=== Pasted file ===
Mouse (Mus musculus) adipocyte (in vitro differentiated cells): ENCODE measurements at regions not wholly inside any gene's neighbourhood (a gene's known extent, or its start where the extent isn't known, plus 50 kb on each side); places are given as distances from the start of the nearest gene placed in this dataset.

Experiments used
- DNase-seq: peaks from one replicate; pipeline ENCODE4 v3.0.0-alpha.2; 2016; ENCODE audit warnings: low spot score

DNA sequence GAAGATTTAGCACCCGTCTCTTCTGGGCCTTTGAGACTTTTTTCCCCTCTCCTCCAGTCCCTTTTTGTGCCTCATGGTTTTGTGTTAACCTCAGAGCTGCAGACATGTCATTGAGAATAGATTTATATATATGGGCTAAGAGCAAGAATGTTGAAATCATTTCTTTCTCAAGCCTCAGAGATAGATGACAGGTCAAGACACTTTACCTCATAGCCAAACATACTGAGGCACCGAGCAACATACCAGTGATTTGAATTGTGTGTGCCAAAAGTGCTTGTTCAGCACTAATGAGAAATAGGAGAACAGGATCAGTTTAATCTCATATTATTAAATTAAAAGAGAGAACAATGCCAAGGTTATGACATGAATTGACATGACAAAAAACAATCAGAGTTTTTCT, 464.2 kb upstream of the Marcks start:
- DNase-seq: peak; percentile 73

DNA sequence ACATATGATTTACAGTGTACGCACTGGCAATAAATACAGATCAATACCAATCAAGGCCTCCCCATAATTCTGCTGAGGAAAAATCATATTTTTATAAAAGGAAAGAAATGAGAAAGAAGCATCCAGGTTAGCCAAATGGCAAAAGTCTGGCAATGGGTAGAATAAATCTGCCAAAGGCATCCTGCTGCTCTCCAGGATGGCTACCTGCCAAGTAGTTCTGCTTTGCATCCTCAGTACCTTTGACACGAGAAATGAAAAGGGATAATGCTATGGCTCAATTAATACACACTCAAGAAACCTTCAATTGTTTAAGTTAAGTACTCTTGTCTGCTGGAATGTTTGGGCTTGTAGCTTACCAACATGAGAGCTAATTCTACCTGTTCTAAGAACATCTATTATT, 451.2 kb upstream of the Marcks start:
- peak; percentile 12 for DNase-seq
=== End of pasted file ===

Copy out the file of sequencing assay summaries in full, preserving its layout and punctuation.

Mouse (Mus musculus) adipocyte (in vitro differentiated cells): ENCODE measurements at regions not wholly inside any gene's neighbourhood (a gene's known extent, or its start where the extent isn't known, plus 50 kb on each side); places are given as distances from the start of the nearest gene placed in this dataset.

Experiments used
- DNase-seq: peaks from one replicate; pipeline ENCODE4 v3.0.0-alpha.2; 2016; ENCODE audit warnings: low spot score

DNA sequence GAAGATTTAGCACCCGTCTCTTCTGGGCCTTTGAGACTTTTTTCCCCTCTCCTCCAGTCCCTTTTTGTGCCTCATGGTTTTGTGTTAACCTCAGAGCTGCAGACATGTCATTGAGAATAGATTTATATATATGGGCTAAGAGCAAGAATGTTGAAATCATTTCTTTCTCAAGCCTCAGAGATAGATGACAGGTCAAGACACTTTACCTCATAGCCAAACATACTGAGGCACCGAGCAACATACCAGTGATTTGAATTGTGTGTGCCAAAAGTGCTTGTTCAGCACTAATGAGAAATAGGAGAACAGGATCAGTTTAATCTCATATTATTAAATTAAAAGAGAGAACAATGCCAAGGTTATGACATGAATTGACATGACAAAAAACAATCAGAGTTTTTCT, 464.2 kb upstream of the Marcks start:
- DNase-seq: peak; percentile 73

DNA sequence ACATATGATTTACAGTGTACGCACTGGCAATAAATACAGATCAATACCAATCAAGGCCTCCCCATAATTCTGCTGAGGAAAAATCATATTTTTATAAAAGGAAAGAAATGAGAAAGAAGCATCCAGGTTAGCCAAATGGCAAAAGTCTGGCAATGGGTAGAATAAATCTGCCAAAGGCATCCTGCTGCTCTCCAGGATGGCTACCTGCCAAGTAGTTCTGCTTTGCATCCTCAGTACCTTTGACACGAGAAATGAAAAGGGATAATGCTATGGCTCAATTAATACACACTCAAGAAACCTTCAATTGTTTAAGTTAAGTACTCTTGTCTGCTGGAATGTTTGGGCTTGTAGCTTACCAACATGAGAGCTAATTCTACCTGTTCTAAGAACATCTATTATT, 451.2 kb upstream of the Marcks start:
- peak; percentile 12 for DNase-seq